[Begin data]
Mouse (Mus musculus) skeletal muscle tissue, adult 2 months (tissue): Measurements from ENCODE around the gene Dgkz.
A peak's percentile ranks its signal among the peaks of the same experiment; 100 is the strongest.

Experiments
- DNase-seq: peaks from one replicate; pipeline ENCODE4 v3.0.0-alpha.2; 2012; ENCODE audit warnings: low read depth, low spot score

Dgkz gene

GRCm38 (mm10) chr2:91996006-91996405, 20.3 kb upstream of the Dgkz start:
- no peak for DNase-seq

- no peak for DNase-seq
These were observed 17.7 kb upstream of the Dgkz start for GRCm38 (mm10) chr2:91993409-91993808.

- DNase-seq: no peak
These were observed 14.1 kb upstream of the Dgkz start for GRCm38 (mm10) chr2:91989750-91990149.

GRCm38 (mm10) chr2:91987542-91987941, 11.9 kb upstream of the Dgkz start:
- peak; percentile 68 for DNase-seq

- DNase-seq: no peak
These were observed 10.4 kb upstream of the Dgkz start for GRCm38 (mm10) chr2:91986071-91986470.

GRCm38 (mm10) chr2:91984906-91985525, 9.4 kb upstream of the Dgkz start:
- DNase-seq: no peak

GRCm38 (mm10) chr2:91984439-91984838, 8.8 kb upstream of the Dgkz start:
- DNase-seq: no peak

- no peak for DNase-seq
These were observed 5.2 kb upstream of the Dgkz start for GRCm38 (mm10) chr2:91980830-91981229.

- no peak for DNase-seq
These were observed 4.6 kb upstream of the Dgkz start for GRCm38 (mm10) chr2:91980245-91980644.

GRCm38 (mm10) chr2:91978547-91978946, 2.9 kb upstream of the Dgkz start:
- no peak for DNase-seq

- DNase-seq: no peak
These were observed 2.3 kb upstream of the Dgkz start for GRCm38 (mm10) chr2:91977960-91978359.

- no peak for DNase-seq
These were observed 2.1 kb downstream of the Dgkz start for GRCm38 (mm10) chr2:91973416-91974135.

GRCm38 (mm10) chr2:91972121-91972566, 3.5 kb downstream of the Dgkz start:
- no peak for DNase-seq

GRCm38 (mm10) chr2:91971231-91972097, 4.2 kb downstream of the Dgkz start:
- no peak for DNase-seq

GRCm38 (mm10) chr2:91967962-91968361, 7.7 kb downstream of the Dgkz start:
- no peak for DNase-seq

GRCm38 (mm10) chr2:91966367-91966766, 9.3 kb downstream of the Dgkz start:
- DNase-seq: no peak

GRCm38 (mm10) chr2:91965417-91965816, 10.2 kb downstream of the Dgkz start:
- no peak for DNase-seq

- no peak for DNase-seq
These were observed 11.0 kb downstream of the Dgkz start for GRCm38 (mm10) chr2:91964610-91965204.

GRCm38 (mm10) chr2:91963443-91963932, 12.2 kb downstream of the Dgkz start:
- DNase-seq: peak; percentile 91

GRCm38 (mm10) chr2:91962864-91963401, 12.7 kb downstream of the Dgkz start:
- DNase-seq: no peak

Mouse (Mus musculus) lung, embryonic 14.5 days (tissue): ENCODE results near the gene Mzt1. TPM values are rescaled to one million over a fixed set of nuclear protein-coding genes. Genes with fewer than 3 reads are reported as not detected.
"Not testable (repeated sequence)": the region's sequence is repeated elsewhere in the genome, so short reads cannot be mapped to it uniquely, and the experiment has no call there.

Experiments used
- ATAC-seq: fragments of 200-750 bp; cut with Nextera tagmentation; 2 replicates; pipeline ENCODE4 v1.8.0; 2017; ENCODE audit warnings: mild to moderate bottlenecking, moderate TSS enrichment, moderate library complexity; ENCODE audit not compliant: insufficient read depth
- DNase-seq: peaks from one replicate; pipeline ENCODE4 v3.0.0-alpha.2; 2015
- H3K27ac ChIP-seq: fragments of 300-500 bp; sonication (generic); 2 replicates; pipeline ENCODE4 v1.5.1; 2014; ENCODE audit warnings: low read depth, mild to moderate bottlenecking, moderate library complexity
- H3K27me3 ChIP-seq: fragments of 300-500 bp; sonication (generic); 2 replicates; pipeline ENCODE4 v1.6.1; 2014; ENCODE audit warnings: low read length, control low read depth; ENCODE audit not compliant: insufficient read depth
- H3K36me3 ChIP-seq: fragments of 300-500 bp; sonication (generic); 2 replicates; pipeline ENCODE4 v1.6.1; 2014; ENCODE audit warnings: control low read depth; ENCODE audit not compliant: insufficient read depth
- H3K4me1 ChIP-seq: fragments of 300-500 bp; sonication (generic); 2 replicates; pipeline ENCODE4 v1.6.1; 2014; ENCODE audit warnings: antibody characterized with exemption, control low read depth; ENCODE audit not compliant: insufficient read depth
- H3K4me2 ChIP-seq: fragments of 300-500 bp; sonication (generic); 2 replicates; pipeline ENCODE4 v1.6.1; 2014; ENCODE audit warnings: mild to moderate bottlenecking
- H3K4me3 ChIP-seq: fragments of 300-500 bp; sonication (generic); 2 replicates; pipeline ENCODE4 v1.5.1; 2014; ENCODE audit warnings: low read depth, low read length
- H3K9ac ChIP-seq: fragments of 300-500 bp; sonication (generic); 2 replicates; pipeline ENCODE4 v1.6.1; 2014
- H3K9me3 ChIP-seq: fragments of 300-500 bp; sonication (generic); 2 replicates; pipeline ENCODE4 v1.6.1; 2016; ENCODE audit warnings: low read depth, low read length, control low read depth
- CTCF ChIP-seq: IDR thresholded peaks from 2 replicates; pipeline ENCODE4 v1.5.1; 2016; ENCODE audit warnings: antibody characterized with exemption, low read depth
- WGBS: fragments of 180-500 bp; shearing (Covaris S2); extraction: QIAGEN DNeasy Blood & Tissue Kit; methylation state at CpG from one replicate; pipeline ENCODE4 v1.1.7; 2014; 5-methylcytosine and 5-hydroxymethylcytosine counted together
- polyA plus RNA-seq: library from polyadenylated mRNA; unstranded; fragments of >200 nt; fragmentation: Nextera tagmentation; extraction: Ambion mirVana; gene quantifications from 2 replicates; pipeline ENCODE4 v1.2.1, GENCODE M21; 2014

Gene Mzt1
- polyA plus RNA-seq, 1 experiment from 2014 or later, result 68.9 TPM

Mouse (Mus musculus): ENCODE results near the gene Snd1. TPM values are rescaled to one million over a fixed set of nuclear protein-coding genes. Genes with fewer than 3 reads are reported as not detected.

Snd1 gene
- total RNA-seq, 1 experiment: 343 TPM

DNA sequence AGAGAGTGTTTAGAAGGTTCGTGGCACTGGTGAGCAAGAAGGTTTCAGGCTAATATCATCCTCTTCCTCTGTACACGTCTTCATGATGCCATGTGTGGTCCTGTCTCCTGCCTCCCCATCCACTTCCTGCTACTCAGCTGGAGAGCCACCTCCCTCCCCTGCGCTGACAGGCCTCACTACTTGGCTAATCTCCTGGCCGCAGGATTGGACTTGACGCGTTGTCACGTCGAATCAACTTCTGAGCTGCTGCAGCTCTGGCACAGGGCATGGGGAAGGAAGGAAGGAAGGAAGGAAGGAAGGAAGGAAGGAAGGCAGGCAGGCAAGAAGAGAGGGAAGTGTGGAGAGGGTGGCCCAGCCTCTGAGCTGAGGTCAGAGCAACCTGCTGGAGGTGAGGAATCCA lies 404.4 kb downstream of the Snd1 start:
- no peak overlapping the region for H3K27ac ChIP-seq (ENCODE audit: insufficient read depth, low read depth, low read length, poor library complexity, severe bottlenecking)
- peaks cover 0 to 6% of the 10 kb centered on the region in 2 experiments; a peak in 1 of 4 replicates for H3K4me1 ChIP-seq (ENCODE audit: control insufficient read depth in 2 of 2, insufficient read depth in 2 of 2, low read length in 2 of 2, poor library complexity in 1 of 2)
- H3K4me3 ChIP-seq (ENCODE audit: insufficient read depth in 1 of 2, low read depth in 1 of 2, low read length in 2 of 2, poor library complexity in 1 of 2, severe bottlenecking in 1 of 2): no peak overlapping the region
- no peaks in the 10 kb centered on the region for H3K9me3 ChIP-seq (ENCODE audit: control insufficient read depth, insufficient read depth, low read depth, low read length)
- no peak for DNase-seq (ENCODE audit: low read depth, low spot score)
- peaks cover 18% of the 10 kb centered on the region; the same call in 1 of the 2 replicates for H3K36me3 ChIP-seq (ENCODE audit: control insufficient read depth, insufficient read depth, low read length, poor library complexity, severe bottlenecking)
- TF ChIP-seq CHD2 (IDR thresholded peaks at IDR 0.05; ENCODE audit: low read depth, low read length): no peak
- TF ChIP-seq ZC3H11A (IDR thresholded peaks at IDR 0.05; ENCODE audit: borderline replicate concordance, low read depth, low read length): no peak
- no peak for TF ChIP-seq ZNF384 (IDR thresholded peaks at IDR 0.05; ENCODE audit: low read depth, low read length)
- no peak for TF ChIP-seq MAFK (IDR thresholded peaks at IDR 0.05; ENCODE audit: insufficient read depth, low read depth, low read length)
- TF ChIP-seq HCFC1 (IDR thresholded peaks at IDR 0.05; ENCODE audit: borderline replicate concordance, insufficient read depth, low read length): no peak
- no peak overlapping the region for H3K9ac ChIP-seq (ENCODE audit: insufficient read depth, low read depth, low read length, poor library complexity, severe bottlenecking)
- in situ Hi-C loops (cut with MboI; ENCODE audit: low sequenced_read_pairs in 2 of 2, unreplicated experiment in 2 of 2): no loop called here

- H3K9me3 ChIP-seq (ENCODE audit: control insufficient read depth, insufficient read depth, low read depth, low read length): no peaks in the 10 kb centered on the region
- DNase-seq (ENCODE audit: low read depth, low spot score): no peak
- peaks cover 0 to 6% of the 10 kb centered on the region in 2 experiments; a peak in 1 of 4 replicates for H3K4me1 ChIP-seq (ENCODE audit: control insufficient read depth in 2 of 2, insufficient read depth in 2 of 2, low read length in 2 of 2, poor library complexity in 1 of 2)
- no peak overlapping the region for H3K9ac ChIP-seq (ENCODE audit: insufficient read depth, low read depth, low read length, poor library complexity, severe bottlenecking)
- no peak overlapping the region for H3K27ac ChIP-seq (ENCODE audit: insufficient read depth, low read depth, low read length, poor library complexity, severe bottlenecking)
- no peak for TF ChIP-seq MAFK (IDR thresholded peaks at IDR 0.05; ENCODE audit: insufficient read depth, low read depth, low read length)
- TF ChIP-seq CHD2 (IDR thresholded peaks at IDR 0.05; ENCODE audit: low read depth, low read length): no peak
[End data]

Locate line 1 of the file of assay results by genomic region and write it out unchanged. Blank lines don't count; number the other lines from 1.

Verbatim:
Mouse (Mus musculus) skeletal muscle tissue, adult 2 months (tissue): Measurements from ENCODE around the gene Dgkz.